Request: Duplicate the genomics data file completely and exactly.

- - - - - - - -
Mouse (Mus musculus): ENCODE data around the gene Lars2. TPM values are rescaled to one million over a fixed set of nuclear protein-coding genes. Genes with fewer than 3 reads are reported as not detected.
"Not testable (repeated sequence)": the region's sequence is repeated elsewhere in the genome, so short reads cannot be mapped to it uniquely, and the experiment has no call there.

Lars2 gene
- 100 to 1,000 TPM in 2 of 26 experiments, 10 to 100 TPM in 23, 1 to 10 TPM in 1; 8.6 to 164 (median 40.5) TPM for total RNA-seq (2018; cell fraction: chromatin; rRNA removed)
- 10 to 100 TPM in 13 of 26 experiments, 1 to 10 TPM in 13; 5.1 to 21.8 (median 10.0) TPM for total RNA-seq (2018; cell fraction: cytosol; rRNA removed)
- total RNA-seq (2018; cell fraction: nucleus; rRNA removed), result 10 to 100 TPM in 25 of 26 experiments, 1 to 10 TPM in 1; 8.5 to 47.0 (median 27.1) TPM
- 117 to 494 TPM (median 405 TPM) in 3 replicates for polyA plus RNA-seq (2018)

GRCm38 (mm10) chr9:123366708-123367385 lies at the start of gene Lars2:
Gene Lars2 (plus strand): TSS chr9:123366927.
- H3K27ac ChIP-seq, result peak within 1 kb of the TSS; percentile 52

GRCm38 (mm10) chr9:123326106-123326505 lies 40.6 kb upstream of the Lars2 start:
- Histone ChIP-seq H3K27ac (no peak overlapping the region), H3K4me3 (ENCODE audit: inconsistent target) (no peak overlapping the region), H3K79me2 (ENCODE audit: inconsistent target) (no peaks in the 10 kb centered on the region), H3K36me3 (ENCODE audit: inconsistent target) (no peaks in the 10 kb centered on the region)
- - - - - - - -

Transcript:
Mouse (Mus musculus): ENCODE data around the gene Lars2. TPM values are rescaled to one million over a fixed set of nuclear protein-coding genes. Genes with fewer than 3 reads are reported as not detected.
"Not testable (repeated sequence)": the region's sequence is repeated elsewhere in the genome, so short reads cannot be mapped to it uniquely, and the experiment has no call there.

Lars2 gene
- 100 to 1,000 TPM in 2 of 26 experiments, 10 to 100 TPM in 23, 1 to 10 TPM in 1; 8.6 to 164 (median 40.5) TPM for total RNA-seq (2018; cell fraction: chromatin; rRNA removed)
- 10 to 100 TPM in 13 of 26 experiments, 1 to 10 TPM in 13; 5.1 to 21.8 (median 10.0) TPM for total RNA-seq (2018; cell fraction: cytosol; rRNA removed)
- total RNA-seq (2018; cell fraction: nucleus; rRNA removed), result 10 to 100 TPM in 25 of 26 experiments, 1 to 10 TPM in 1; 8.5 to 47.0 (median 27.1) TPM
- 117 to 494 TPM (median 405 TPM) in 3 replicates for polyA plus RNA-seq (2018)

GRCm38 (mm10) chr9:123366708-123367385 lies at the start of gene Lars2:
Gene Lars2 (plus strand): TSS chr9:123366927.
- H3K27ac ChIP-seq, result peak within 1 kb of the TSS; percentile 52

GRCm38 (mm10) chr9:123326106-123326505 lies 40.6 kb upstream of the Lars2 start:
- Histone ChIP-seq H3K27ac (no peak overlapping the region), H3K4me3 (ENCODE audit: inconsistent target) (no peak overlapping the region), H3K79me2 (ENCODE audit: inconsistent target) (no peaks in the 10 kb centered on the region), H3K36me3 (ENCODE audit: inconsistent target) (no peaks in the 10 kb centered on the region)